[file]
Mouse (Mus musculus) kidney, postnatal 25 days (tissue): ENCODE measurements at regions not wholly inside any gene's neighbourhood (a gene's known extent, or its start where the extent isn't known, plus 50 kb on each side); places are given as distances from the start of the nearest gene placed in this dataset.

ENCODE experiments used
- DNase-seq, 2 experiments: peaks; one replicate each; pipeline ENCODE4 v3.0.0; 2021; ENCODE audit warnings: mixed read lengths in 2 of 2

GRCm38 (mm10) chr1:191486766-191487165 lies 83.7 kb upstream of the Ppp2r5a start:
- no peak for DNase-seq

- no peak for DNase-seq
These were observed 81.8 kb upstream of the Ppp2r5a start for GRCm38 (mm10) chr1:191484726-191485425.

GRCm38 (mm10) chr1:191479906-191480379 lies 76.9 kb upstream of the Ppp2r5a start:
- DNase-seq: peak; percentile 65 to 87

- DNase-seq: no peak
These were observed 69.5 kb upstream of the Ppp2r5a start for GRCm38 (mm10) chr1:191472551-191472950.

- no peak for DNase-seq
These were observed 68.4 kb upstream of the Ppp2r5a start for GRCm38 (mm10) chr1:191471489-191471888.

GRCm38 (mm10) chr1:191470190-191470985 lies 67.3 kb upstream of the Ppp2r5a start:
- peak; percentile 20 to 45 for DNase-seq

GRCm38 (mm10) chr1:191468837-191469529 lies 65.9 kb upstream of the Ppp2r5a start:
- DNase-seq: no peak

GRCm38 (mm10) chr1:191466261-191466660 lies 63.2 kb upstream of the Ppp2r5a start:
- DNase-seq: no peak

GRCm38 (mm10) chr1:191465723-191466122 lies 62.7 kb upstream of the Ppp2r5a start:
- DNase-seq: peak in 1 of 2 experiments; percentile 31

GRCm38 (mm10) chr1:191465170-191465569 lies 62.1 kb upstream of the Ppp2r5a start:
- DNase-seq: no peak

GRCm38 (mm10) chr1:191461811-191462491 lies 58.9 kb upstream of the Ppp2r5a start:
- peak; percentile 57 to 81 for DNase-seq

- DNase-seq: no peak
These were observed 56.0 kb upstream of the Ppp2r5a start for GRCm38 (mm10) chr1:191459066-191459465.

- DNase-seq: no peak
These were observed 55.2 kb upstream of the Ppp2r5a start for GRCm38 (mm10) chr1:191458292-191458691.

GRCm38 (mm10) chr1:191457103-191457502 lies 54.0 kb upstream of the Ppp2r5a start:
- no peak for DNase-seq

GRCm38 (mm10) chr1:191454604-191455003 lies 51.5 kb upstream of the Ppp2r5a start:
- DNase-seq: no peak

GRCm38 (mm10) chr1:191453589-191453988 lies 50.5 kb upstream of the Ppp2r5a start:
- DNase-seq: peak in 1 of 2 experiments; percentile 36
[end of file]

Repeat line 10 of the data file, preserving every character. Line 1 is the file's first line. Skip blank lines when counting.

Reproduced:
- DNase-seq: no peak